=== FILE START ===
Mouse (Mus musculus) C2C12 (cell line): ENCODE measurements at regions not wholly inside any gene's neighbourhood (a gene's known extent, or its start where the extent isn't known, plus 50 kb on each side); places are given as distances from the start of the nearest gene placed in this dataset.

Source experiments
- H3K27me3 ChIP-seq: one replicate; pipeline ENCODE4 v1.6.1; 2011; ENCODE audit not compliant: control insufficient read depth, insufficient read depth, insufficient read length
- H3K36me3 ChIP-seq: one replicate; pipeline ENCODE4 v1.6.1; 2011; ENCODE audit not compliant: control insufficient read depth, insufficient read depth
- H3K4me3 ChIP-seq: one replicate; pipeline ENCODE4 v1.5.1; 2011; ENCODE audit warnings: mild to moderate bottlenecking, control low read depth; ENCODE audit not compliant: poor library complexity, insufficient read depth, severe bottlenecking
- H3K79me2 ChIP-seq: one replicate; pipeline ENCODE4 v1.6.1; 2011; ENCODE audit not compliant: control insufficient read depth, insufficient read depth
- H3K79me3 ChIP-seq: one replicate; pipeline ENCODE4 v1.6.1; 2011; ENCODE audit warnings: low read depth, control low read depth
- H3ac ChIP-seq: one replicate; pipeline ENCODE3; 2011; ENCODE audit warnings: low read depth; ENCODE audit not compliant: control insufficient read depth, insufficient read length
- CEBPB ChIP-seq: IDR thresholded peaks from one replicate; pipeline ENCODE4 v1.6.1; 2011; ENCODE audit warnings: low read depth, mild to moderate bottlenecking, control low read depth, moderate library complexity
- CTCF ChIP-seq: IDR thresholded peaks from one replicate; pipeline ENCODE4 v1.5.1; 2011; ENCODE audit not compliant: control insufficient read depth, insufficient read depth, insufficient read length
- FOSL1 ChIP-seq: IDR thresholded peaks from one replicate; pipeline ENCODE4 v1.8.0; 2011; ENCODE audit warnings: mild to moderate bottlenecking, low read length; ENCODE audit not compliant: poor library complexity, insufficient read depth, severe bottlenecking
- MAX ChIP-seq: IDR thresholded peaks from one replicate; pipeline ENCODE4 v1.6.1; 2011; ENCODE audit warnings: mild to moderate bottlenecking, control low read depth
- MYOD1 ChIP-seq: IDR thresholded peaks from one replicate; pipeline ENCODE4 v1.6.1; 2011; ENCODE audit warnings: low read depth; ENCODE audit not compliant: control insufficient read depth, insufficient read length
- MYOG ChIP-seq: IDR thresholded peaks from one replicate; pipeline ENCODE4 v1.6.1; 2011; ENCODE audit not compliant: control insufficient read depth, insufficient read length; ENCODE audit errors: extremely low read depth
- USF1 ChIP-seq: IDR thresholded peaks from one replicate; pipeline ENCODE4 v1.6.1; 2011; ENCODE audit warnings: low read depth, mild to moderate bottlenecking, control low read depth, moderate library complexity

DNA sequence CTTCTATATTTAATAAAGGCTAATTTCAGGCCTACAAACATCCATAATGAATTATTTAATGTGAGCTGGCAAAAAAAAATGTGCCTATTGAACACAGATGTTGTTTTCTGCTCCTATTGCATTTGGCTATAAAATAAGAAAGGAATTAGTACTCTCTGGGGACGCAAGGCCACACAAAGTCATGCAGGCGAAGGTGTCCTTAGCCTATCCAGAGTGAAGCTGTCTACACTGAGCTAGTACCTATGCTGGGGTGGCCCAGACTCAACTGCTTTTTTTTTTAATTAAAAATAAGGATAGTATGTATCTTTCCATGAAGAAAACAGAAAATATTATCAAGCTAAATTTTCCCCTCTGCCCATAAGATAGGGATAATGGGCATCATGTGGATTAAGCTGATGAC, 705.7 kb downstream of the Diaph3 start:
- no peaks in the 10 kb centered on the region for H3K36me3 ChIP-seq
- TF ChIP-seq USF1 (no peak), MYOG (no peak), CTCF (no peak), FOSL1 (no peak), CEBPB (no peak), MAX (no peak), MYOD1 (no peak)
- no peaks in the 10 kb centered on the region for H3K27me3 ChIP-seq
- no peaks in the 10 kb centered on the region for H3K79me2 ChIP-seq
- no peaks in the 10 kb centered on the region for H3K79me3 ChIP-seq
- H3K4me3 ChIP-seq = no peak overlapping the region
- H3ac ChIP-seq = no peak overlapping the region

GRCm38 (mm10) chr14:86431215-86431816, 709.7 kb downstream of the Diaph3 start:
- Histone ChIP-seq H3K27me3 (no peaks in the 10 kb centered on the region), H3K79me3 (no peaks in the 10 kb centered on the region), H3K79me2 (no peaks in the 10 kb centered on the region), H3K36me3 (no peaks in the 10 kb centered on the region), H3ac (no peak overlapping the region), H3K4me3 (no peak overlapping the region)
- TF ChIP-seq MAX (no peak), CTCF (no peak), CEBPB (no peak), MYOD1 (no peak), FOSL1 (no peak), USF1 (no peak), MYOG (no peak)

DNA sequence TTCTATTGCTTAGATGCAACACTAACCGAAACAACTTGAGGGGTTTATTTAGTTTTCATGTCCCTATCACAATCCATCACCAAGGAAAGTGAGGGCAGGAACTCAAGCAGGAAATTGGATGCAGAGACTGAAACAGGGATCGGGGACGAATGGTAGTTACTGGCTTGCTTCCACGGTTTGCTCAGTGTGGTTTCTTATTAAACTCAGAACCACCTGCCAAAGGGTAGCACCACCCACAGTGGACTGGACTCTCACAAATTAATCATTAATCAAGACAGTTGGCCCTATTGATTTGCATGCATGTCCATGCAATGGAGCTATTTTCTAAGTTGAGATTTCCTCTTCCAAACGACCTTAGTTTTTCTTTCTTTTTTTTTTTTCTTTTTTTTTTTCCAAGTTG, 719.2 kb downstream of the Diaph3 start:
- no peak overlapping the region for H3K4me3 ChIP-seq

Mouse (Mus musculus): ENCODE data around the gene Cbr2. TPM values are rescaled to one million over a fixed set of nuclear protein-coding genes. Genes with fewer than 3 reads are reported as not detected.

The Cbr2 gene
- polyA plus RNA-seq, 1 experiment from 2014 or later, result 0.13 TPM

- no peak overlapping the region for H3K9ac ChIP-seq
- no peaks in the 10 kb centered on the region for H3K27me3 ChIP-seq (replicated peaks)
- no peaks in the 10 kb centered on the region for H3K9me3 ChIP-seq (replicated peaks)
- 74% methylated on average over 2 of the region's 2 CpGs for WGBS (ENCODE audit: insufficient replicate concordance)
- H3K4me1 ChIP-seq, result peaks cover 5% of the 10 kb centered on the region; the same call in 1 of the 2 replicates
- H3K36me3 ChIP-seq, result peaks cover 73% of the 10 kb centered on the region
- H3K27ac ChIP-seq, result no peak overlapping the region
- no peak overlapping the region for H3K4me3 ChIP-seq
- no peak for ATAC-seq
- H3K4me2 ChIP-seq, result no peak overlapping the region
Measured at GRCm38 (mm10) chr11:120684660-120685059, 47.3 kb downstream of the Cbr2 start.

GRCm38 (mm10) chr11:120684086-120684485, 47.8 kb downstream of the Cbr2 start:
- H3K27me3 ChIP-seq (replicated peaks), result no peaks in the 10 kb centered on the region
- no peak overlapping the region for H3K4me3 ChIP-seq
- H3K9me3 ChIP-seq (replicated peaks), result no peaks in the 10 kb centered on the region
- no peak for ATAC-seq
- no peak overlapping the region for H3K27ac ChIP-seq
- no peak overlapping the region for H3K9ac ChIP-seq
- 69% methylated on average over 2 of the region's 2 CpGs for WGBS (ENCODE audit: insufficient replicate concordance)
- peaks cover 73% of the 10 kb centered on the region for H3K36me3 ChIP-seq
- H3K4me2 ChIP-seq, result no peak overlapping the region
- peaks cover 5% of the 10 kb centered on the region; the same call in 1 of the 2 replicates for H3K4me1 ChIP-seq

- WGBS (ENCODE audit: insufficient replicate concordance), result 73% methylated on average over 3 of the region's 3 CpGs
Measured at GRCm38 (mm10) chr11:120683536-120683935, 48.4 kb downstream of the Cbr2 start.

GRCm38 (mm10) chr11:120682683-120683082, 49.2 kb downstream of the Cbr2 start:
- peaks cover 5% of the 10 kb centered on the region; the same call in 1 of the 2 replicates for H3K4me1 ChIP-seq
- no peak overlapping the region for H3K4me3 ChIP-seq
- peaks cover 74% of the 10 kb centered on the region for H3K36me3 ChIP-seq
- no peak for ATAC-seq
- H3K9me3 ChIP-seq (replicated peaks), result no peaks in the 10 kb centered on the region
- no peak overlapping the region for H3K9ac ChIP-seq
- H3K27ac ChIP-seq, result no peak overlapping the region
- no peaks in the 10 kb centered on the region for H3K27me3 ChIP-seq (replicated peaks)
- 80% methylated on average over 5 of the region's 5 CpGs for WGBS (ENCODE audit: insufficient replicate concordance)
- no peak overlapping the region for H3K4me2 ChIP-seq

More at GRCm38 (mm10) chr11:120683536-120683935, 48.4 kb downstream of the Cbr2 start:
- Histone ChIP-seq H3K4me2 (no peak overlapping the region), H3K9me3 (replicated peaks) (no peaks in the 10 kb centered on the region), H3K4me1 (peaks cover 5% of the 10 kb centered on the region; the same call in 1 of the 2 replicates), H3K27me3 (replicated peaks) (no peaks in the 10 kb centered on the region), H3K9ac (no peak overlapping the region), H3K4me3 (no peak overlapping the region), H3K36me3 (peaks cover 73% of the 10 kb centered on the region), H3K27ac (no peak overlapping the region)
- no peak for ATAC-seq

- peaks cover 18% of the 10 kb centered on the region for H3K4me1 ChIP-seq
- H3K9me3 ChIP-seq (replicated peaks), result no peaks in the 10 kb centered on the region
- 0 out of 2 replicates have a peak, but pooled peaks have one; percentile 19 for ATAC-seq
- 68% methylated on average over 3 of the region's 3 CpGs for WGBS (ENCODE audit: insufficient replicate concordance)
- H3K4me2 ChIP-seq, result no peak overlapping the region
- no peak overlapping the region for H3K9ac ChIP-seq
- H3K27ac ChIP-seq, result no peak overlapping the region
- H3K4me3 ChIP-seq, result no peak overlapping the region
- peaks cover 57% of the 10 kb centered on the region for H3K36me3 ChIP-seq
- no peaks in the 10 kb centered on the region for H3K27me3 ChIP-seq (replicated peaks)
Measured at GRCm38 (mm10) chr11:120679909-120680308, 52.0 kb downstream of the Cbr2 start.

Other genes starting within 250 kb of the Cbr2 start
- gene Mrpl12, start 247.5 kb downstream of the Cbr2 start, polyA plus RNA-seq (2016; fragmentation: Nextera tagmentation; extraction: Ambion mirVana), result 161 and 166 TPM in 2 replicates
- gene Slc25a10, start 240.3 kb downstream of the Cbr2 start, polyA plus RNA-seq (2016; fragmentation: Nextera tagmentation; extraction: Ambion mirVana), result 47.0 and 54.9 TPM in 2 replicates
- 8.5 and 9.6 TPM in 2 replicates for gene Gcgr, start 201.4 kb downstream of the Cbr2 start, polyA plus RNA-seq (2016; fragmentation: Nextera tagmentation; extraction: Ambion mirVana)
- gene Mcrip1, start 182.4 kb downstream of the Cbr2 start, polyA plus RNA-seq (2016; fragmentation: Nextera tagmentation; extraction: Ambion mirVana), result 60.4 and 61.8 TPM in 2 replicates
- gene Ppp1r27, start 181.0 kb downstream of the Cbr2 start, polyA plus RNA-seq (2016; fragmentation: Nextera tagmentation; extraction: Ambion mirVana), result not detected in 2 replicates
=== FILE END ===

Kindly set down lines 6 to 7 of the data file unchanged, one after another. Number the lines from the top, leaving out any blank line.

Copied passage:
- H3K79me2 ChIP-seq: one replicate; pipeline ENCODE4 v1.6.1; 2011; ENCODE audit not compliant: control insufficient read depth, insufficient read depth
- H3K79me3 ChIP-seq: one replicate; pipeline ENCODE4 v1.6.1; 2011; ENCODE audit warnings: low read depth, control low read depth